HealthDay News — For most patients with chronic pancreatitis (CP), optimized medical and interventional treatment is associated with significant pain relief, according to a study published online on January 4 in the Journal of Gastroenterology and Hepatology.1

For the study, researchers from the All India Institute of Medical Sciences in New Delhi enrolled 313 consecutive patients with CP (92% with abdominal pain) who were treated with a well-balanced diet, pancreatic enzymes, and antioxidants. If medical therapy failed, patients were offered endoscopic therapy and/or surgery.

The researchers found that the etiology of CP was idiopathic in 71.6% of the patients and alcohol in 26.2%. Significant pain relief was achieved at 1-year follow-up in 84.7% of patients: 52.1, 16.7, 7.6, and 8.3%, respectively, with medical therapy, endoscopic therapy, surgery, and spontaneously. There was a significant decrease in the mean pain score, from 6.36 ± 1.92 to 1.62 ± 2.1. Among the 261, 218, 112, and 51 patients with abdominal pain followed up for 3, 5, 10, and 15 years, 54, 57.3, 60.7, and 68.8%, respectively, became pain-free at follow-up.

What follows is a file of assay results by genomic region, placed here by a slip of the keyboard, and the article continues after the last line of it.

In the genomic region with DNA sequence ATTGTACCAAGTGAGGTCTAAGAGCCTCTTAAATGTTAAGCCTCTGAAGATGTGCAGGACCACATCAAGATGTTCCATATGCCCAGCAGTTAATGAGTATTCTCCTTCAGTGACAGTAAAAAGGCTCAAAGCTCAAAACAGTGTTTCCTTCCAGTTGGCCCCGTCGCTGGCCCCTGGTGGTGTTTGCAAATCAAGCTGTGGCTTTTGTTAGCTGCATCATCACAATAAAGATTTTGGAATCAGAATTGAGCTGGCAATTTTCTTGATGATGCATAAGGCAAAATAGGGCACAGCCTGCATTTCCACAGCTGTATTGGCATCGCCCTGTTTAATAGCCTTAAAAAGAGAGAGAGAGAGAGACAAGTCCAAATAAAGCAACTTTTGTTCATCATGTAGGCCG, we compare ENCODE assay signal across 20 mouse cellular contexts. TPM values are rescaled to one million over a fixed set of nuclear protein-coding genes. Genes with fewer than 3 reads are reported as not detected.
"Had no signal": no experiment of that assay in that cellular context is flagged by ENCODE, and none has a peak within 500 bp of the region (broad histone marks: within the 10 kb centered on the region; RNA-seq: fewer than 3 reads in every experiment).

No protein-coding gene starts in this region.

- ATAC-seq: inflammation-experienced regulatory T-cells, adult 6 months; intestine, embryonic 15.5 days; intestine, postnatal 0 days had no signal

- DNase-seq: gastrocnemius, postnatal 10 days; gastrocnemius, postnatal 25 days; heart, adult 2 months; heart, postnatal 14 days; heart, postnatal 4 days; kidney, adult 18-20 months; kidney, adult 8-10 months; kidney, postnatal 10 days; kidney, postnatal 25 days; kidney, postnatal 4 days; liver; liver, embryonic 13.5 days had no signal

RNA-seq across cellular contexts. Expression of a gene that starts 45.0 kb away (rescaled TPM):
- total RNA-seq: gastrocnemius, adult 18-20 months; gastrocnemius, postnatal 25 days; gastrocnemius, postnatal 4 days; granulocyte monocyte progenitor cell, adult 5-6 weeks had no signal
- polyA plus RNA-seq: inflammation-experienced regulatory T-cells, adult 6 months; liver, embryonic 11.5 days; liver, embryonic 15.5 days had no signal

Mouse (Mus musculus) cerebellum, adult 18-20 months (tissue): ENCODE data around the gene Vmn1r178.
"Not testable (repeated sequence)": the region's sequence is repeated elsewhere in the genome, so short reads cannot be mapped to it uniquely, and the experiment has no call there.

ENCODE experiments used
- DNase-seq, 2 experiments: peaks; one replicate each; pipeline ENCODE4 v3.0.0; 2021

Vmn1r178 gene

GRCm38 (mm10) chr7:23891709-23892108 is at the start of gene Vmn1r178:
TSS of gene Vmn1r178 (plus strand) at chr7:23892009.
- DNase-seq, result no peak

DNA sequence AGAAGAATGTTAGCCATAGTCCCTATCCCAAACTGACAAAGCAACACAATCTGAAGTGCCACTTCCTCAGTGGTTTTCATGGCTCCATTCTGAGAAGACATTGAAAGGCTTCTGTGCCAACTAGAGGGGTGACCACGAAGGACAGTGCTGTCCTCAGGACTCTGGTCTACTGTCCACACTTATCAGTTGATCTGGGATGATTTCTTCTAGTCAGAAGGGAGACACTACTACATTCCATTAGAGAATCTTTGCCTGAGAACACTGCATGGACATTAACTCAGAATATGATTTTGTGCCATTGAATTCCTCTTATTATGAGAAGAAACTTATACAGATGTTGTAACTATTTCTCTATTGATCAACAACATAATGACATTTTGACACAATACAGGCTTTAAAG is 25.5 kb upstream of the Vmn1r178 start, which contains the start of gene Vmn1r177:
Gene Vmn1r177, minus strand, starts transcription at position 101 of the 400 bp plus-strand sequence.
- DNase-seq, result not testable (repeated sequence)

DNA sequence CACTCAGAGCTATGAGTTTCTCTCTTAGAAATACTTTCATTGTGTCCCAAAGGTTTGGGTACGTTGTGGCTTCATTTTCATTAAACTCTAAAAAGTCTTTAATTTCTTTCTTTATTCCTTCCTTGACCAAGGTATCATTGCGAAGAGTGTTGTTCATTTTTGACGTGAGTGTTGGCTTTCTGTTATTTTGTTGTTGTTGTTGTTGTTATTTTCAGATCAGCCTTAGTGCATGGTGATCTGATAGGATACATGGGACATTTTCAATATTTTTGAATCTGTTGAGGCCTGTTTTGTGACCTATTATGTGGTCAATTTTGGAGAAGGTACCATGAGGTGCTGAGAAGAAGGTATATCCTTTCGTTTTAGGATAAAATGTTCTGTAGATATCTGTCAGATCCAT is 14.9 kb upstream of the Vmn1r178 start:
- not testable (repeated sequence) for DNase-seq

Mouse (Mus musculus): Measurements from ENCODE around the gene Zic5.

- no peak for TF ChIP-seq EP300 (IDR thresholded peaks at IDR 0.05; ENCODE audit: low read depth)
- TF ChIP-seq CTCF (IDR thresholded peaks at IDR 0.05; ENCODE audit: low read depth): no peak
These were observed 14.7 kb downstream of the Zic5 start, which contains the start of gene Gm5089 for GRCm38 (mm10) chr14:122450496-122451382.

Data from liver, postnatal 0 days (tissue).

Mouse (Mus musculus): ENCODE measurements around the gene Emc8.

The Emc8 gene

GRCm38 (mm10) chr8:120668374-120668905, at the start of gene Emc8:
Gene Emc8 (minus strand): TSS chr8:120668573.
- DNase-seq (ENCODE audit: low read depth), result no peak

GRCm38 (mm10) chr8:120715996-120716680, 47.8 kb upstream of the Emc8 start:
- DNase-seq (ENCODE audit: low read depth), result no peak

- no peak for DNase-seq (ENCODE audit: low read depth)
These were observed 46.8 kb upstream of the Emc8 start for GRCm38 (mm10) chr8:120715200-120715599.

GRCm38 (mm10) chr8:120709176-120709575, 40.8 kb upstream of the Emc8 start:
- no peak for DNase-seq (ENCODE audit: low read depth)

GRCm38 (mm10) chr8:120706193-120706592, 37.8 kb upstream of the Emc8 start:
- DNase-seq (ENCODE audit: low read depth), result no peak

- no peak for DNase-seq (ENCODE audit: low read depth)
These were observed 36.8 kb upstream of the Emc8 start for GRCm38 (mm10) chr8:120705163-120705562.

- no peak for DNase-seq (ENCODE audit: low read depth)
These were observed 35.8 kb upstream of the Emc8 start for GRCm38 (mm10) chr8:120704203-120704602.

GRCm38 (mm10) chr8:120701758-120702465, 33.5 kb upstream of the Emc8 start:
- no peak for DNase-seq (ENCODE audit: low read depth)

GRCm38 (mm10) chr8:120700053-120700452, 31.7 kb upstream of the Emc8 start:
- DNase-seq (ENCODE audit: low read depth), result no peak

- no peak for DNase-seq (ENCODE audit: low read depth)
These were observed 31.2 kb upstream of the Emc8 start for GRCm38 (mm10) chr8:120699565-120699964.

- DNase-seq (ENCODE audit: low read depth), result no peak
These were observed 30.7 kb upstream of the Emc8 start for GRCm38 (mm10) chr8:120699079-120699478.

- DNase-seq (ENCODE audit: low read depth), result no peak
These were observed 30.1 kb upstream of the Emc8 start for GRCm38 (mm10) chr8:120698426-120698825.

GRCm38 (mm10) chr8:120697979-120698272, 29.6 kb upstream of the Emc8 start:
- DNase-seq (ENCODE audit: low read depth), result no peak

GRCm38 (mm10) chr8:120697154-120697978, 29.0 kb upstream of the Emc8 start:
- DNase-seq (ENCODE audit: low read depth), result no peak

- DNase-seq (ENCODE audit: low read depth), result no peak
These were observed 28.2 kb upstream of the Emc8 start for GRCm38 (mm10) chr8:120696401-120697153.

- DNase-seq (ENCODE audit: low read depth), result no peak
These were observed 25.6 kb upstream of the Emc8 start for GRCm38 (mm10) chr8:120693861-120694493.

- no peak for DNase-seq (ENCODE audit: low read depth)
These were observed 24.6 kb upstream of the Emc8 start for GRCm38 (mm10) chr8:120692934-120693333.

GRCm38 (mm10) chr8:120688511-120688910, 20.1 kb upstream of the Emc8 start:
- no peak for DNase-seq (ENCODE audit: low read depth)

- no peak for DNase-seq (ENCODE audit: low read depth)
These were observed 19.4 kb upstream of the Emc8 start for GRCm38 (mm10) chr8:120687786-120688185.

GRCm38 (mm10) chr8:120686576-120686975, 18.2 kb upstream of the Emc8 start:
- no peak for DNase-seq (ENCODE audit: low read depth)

“Significant pain relief is achieved in the majority of patients with optimized medical and interventional treatment,” the authors write.

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  1. Shalimar, Midha S, Hasan A, Dhingra R, Garg PK. Long-term pain relief with optimized medical treatment including antioxidants and step-up interventional therapy in patients with chronic pancreatitis. J Gastroenterol Hepatol. 2017;32(1):270-277.